• The CEO is all about movement and execution – but it’s up to the Board to ensure it’s the right direction. The CEO can execute on perfecting the fundamentals. Eating right, sleeping well, exercising enough, meditating enough, cultivating the right relationships, expressing gratitude, reading, writing, and reflecting. The CEO asks, “What is the foundation we need to prepare for this change, and how can we execute on this change well?”

I got out of debt. I became rested, relaxed, and open to opportunities. I spent a summer in Japan with my son. I continued to learn on my own. Soon, I had the confidence, energy, and means to leave my corporate job and participate in my first start-up. Joining it cultivated a feeling of happiness and well-being. I tapped into a new well of motivational energy as I poured myself into this new venture. I quickly rebalanced my life to give my best to where my heart was taking me.

We can take away a few lessons through the trichotomy of the Shareholder, the Board, and the CEO.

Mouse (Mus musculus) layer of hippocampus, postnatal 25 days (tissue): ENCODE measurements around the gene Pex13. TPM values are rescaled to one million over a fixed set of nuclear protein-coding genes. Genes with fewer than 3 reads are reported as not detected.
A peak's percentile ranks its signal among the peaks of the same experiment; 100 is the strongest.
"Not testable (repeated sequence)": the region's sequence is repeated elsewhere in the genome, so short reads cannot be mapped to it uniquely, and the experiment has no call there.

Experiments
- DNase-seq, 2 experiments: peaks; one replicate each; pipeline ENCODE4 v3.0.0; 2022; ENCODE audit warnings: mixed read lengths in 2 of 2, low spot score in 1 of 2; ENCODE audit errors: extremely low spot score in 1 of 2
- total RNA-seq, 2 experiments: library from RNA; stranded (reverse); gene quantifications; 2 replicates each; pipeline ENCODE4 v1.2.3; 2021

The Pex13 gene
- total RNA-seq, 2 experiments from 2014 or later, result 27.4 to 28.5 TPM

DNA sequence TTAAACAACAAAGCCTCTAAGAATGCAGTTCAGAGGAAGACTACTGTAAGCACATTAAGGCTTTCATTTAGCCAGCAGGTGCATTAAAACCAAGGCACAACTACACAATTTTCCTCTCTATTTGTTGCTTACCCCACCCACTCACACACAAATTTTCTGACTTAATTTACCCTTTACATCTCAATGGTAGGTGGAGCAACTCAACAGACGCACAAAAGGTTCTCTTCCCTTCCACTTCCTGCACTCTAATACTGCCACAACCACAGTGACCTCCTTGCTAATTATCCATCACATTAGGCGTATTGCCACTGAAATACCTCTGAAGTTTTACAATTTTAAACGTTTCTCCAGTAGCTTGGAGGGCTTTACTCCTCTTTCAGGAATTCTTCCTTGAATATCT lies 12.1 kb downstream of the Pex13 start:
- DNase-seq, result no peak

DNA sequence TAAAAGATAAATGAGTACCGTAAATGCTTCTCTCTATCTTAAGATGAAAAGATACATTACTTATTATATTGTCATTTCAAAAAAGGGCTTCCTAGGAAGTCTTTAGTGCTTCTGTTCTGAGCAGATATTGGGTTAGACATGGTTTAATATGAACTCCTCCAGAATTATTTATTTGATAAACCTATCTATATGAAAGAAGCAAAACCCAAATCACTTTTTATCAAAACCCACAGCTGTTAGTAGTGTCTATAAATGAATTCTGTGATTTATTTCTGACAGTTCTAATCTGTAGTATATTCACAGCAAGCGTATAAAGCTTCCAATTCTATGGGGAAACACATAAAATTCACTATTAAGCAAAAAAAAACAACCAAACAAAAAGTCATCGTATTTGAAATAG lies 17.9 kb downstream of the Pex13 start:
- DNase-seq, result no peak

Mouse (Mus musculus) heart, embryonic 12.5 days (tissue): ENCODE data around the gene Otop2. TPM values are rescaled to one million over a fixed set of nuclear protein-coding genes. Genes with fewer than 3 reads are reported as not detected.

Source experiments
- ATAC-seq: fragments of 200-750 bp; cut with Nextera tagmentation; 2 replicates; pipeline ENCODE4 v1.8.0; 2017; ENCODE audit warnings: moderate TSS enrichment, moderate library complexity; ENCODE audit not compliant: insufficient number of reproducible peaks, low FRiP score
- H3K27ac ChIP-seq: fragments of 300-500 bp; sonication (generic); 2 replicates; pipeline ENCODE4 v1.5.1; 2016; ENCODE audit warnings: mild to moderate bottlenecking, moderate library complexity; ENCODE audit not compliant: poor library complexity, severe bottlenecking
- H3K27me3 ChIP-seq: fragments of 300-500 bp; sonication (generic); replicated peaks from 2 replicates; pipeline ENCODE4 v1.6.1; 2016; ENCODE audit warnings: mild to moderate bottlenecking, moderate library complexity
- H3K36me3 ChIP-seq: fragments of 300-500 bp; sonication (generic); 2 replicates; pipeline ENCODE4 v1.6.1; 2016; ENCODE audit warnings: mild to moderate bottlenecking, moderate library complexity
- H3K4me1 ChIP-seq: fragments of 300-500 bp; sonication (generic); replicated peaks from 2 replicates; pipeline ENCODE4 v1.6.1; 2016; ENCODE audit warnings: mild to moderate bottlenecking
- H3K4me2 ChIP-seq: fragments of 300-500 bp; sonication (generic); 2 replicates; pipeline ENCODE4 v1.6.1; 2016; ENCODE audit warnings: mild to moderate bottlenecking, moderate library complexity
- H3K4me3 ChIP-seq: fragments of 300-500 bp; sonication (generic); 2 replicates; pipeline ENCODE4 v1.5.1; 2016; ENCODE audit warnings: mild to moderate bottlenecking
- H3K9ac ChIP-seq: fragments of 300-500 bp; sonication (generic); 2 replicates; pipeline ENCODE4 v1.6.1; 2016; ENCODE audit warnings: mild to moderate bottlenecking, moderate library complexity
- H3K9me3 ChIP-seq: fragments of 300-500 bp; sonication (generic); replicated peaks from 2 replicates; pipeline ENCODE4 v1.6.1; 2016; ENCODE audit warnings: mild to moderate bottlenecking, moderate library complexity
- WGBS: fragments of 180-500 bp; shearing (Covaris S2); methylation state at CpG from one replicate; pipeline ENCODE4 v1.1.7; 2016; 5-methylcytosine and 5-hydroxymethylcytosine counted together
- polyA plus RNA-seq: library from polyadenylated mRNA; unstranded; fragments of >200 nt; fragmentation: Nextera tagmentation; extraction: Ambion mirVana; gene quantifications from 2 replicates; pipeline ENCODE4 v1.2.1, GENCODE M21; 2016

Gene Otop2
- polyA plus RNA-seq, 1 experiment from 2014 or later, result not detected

• The more connected we become with our inward self, the clearer it is to know what is next. Who we are dictates what we do. Not the other way around. Ask yourself, “What is my deepest desire? How do I really want to show up to the world?”
  • If we haven’t taken time to ask what we want out of life, we risk climbing up any ladder available to us. George Harrison, paraphrasing from Alice In Wonderland, sang, “If you don’t know where you’re going, any road’ll take you there.” Ask yourself, “If I continue doing what I am doing for the next five years, where will I actually end up? And, do I really want to arrive at where I’m heading?”
  • It’s not about the destination; it’s about the journey. We are living the life we are living, right now. We are writing our own history at every moment. For example, you chose to read this blog today. This moment will be forever stamped into the timeline of your life. Every decision we make stamps into that timeline. Ask yourself, “When I’m 80 years old, how will I reflect on the decisions I’m making today?” (And if you are close to 80, imagine yourself at 100!)

Running your own self as the CEO is effective, but by adopting an emotional and strategic mindset with respect to the decisions being made, we may find better, faster results. We can all consider the perspectives of the Shareholder and the Board, in addition to the CEO, as you forge your own path. May we all find satisfaction, joy, and happiness in whatever path we choose.